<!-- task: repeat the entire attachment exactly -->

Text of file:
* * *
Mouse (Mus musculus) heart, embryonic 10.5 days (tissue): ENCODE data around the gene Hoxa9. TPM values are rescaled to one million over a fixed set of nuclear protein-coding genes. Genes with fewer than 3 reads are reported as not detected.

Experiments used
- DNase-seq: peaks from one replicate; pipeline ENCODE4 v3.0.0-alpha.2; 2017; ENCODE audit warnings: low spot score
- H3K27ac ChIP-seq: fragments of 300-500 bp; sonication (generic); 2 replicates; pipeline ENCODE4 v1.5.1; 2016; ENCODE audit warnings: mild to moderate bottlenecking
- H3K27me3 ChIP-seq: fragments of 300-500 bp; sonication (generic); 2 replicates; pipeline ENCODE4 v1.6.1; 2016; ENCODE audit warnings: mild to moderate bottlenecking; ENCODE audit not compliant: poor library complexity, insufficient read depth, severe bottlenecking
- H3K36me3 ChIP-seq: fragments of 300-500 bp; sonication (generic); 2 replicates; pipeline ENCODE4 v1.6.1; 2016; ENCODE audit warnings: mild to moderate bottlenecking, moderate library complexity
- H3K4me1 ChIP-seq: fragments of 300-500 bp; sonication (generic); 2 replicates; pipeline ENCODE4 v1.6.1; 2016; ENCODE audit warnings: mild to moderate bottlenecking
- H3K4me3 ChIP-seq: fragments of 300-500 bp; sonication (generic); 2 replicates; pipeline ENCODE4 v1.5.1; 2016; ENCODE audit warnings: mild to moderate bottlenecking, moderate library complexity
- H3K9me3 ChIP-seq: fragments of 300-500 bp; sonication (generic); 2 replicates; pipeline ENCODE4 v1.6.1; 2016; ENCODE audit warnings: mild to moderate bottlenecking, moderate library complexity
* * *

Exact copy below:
Mouse (Mus musculus) heart, embryonic 10.5 days (tissue): ENCODE data around the gene Hoxa9. TPM values are rescaled to one million over a fixed set of nuclear protein-coding genes. Genes with fewer than 3 reads are reported as not detected.

Experiments used
- DNase-seq: peaks from one replicate; pipeline ENCODE4 v3.0.0-alpha.2; 2017; ENCODE audit warnings: low spot score
- H3K27ac ChIP-seq: fragments of 300-500 bp; sonication (generic); 2 replicates; pipeline ENCODE4 v1.5.1; 2016; ENCODE audit warnings: mild to moderate bottlenecking
- H3K27me3 ChIP-seq: fragments of 300-500 bp; sonication (generic); 2 replicates; pipeline ENCODE4 v1.6.1; 2016; ENCODE audit warnings: mild to moderate bottlenecking; ENCODE audit not compliant: poor library complexity, insufficient read depth, severe bottlenecking
- H3K36me3 ChIP-seq: fragments of 300-500 bp; sonication (generic); 2 replicates; pipeline ENCODE4 v1.6.1; 2016; ENCODE audit warnings: mild to moderate bottlenecking, moderate library complexity
- H3K4me1 ChIP-seq: fragments of 300-500 bp; sonication (generic); 2 replicates; pipeline ENCODE4 v1.6.1; 2016; ENCODE audit warnings: mild to moderate bottlenecking
- H3K4me3 ChIP-seq: fragments of 300-500 bp; sonication (generic); 2 replicates; pipeline ENCODE4 v1.5.1; 2016; ENCODE audit warnings: mild to moderate bottlenecking, moderate library complexity
- H3K9me3 ChIP-seq: fragments of 300-500 bp; sonication (generic); 2 replicates; pipeline ENCODE4 v1.6.1; 2016; ENCODE audit warnings: mild to moderate bottlenecking, moderate library complexity